Tony introduces a simple Stick Around puzzle about the compass rose. He AirDropped the puzzle to students iPads so they can play. When AirDrop didn't prove very reliable, he made a QR code for students to download the puzzle.
Then it was time to create their own puzzles as a class about the community landmarks they have visited. Each student came up to Tony’s iPad to add sticker with the name of the location and a voice recording about what’s special about that location.
When done, the puzzles can be AirDropped to student iPads and they can play the puzzle and listen to the recordings.
Counting Coins and Bills
Tony shared a link to this Stick Around puzzle for identifying bills and coins as a QR code. The i-nigma app is Tony’s favorite app for scanning QR codes.
After pairs took turns playing the Stick Around puzzle, Tony displayed a second QR code. This one is an XPL file which can be opened in Explain Everything. This is an Explain Everything project file where Tony has placed images of bills and coins onto slides. The class used these as manipulatives to answer Tony’s questions.
Tony used the Decide Now app to spin a wheel with amounts for students to show using the money they have onscreen in Explain Everything.
Explain Everything is a powerful app. In future, consider exploring it’s ability to record students’ voices as they move objects on the screen.
Tony ended the lesson with a quick game of Kahoot. Teachers create quiz game questions at getkahoot.com Students visit kahoot.it in their web browser (Tony displayed a QR code to this web address) on any device and enter the PIN provided by the teacher. Kahoot requires no app because it runs in Safari. But it does require the teacher to be mirroring her laptop to the projector screen. You can make your own questions in Kahoot or search over 100,000 quizzes that have already been created by others.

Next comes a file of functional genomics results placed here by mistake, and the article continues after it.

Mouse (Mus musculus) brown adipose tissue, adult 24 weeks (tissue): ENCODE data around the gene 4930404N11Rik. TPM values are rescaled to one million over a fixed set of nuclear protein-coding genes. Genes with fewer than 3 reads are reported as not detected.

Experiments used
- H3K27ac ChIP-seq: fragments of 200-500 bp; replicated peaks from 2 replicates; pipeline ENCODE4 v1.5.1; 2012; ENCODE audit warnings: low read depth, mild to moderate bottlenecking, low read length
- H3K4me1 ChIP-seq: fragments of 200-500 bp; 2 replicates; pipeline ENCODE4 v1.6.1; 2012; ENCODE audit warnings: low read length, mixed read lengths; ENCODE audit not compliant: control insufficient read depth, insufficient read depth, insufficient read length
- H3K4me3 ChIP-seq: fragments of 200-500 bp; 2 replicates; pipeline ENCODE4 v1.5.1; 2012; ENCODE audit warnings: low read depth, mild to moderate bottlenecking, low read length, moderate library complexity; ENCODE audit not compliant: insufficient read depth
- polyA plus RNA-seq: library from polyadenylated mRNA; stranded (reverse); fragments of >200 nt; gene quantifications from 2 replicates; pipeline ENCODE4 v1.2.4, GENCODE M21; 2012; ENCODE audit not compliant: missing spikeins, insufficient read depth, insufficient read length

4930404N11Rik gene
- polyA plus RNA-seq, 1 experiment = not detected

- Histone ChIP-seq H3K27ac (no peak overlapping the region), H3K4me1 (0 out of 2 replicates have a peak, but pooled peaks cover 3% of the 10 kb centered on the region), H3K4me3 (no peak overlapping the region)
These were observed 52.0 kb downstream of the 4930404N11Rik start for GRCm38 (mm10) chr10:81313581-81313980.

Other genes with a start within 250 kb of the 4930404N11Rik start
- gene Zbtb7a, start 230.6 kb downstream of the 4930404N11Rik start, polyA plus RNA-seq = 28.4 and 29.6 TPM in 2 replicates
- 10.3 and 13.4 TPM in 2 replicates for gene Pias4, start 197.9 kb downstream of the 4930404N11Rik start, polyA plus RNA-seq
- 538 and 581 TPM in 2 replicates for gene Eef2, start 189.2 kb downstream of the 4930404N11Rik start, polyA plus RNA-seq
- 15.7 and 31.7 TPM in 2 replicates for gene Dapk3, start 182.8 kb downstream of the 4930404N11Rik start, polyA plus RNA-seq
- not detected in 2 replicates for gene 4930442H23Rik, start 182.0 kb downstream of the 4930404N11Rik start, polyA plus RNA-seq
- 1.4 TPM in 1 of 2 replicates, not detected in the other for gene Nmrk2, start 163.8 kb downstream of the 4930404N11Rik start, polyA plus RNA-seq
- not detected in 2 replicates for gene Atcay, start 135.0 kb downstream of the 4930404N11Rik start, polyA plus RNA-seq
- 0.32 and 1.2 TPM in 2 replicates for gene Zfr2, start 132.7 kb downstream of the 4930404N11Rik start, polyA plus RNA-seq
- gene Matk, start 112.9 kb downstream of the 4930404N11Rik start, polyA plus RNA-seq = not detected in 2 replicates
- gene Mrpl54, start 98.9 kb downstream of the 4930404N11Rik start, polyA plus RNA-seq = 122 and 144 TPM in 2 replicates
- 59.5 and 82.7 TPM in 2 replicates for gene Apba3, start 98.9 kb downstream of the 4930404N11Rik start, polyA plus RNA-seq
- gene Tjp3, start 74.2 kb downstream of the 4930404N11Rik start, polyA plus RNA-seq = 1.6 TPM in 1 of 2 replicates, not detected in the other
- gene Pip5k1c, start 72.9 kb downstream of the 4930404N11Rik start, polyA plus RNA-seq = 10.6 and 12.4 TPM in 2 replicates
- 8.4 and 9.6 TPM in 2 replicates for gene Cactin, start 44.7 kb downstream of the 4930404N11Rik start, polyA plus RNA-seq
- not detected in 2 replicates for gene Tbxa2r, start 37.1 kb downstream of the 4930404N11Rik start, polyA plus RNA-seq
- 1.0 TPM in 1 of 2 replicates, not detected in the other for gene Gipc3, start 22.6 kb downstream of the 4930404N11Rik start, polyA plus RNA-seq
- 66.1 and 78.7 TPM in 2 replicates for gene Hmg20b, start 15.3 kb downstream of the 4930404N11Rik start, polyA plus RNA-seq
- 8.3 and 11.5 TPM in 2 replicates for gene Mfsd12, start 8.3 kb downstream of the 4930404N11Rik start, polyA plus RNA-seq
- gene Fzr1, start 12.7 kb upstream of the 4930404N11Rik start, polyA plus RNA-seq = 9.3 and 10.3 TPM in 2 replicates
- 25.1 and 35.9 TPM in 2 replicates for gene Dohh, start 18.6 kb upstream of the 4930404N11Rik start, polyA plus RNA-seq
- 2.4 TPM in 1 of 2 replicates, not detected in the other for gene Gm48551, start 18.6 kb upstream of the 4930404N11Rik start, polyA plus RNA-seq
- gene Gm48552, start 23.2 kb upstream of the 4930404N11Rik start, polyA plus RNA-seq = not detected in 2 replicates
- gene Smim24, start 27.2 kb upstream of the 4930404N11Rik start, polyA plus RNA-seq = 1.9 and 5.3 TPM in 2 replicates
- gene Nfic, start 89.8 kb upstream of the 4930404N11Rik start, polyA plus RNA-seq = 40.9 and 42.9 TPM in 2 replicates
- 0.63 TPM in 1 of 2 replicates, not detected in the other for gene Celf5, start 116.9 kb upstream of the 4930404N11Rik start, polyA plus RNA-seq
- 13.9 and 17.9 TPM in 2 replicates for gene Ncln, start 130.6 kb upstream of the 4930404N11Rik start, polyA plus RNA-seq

Noun and Adjective Games
Tony reviewed nouns and adjective with the class using Poll Everywhere. Poll Everywhere is a free website (not an app) where you can sign up for a K12 Education account with the ability to create unlimited polls. Each poll can have up to 40 responses. Responses can be visualized as speech bubbles, a word cloud, or bar graph. He made a QR code of his Poll Everywhere page so that students don’t have to type that address into Safari.
Next, Tony introduced playing puzzles in Stick Around. He shared a puzzle he made (Nouns and Adjectives) using a QR code. The premise of Stick Around is that player move stickers from the tray onto the correct spots on the background. Players can check their answers and make changes if any stickers are in the wrong spots.
Stickers can have audio recordings and notes, which can be added using the i button on each sticker.
Tony then demonstrated how students can make their own puzzles. Puzzles are made in just 5 steps:
- Design a background.
- Add stickers.
- Make an answer key.
- Enter information.
- Test the puzzle by playing it.
You can watch Tony explain Stick Around in this 10 minute video. The app also has video tutorials, a user guide, and help menus. You can find those by clicking the i button and the ? button at the top right of the main screens.
Tony provided a simple checklist for students’ own Nouns and Adjective puzzles:
- Make a sticker for at least 4 nouns and 3 adjectives.Try to make your choices juicy, fun, and unexpected!
- Click the i on each sticker and type a sentence.
- Capitalize sentences.
- Use end punctuation.
- Make an answer key.
- Have a teacher check over your work.
Completed puzzles can be shared by sending the file to Dropbox and then getting its link from Dropbox and pasting into a QR code generator. Or, puzzles can be shared by AirDrop from the Open In… sharing option.
With this introduction lesson, students are hopefully excited to make more complicated puzzles in the future!